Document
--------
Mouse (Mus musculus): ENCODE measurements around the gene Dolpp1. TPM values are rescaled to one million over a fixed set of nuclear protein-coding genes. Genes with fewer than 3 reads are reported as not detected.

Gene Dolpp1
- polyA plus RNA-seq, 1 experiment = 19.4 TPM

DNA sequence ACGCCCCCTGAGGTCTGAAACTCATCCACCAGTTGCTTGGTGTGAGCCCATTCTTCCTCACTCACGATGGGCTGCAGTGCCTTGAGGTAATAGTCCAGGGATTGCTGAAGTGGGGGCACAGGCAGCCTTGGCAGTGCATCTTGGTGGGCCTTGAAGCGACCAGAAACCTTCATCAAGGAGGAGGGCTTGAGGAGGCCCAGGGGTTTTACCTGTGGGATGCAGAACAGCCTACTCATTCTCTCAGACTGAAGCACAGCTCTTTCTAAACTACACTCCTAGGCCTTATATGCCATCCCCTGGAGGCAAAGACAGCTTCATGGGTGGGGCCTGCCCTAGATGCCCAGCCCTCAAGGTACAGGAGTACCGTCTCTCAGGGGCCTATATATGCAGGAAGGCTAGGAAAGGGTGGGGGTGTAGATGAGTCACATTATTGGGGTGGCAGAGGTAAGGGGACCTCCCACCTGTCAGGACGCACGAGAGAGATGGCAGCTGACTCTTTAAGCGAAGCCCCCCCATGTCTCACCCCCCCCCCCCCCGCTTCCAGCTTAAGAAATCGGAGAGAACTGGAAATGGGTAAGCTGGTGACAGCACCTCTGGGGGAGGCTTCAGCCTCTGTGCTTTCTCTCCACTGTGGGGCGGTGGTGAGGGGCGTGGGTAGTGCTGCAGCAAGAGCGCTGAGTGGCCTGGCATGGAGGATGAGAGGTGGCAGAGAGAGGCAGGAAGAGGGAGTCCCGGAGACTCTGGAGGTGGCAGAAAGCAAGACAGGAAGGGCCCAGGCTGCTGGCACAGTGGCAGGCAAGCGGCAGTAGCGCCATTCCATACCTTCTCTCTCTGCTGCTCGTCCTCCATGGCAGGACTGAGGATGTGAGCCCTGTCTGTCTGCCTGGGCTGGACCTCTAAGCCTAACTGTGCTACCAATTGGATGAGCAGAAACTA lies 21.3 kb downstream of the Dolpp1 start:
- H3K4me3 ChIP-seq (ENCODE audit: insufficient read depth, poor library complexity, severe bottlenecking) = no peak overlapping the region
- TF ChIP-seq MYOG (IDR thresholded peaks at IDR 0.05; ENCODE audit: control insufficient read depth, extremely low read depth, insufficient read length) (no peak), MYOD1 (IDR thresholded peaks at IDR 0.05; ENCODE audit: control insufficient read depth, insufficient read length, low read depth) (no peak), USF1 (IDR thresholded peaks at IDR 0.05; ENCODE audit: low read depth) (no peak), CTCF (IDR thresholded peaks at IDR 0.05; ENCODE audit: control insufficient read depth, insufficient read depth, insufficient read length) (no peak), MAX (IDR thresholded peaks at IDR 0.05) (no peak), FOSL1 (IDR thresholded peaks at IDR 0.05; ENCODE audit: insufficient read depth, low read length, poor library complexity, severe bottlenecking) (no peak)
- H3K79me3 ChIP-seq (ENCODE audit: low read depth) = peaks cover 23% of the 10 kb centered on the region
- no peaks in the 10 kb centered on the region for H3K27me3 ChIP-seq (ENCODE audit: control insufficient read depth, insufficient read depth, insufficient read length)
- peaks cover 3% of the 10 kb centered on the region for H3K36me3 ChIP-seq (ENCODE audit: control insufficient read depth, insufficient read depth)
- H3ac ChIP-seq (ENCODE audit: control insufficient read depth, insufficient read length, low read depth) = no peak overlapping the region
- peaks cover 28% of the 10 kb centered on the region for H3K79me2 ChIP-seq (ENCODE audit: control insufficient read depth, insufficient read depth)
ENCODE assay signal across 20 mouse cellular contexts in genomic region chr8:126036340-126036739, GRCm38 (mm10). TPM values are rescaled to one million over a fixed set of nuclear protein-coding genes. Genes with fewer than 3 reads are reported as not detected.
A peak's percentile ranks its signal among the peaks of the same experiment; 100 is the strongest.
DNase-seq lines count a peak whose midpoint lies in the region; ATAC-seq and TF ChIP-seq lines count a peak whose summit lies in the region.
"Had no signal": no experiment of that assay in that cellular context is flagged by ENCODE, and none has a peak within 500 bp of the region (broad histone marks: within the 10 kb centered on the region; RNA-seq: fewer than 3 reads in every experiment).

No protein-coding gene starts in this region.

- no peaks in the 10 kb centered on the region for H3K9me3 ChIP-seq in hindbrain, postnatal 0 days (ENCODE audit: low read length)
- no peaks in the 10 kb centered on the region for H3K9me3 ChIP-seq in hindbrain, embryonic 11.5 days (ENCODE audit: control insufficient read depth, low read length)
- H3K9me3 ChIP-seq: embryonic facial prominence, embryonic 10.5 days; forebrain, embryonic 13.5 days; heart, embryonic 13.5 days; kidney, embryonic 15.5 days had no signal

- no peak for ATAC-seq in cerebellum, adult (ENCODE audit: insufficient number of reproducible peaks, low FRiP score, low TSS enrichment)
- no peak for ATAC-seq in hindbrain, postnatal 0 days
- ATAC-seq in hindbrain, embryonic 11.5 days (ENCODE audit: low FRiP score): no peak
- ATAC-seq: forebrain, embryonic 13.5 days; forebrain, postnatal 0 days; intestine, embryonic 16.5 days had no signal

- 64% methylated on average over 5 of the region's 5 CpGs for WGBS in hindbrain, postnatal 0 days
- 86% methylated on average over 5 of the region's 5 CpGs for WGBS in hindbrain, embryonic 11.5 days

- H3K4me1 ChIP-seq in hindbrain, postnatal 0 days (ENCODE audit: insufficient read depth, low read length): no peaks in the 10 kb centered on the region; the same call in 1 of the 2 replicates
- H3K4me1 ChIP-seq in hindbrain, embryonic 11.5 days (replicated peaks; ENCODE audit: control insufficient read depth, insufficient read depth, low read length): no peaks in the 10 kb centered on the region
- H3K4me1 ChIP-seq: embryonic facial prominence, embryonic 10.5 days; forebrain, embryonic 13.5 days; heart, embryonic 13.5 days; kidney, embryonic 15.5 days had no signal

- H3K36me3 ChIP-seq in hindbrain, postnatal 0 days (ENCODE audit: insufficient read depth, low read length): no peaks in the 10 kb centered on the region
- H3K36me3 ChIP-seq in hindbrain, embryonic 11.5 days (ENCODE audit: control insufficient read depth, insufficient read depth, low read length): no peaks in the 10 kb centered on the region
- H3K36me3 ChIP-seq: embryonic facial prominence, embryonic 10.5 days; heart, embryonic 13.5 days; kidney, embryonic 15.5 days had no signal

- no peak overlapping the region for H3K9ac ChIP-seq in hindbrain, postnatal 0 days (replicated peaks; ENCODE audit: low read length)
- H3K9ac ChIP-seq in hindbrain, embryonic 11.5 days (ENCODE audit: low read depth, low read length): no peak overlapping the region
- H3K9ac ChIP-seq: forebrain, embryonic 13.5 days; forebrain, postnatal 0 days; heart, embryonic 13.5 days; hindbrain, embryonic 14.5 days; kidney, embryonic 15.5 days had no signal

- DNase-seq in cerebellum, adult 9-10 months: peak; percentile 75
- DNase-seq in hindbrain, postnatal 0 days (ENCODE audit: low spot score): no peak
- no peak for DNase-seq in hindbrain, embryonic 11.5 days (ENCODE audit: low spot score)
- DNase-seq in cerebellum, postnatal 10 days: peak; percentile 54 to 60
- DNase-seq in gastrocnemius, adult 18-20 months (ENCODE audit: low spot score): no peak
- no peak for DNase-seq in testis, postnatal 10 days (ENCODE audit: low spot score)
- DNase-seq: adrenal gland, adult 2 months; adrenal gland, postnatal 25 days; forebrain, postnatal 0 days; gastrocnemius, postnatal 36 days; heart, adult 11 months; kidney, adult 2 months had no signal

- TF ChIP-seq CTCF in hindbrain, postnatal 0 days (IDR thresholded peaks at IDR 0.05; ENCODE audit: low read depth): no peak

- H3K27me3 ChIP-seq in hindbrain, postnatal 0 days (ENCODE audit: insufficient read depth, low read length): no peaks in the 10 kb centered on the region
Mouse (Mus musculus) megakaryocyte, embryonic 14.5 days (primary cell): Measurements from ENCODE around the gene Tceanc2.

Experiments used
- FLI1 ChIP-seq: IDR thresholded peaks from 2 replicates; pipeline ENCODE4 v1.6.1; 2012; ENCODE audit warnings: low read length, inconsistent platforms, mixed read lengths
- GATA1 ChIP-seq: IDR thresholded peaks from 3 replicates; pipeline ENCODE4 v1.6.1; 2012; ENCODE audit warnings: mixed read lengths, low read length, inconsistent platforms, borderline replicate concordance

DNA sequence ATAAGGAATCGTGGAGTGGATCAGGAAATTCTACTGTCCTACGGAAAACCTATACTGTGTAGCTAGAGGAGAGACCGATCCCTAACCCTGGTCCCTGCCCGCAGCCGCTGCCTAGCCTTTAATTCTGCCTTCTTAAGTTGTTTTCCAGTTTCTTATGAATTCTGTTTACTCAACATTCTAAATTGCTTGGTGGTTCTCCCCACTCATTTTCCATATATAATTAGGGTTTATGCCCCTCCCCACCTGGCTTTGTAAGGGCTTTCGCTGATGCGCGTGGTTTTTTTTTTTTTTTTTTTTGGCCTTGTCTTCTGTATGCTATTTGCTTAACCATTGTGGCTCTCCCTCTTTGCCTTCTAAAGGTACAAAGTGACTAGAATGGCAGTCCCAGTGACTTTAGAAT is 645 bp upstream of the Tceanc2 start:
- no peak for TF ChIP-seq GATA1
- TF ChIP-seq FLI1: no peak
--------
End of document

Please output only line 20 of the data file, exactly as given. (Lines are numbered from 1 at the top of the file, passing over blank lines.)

- no peak for ATAC-seq in cerebellum, adult (ENCODE audit: insufficient number of reproducible peaks, low FRiP score, low TSS enrichment)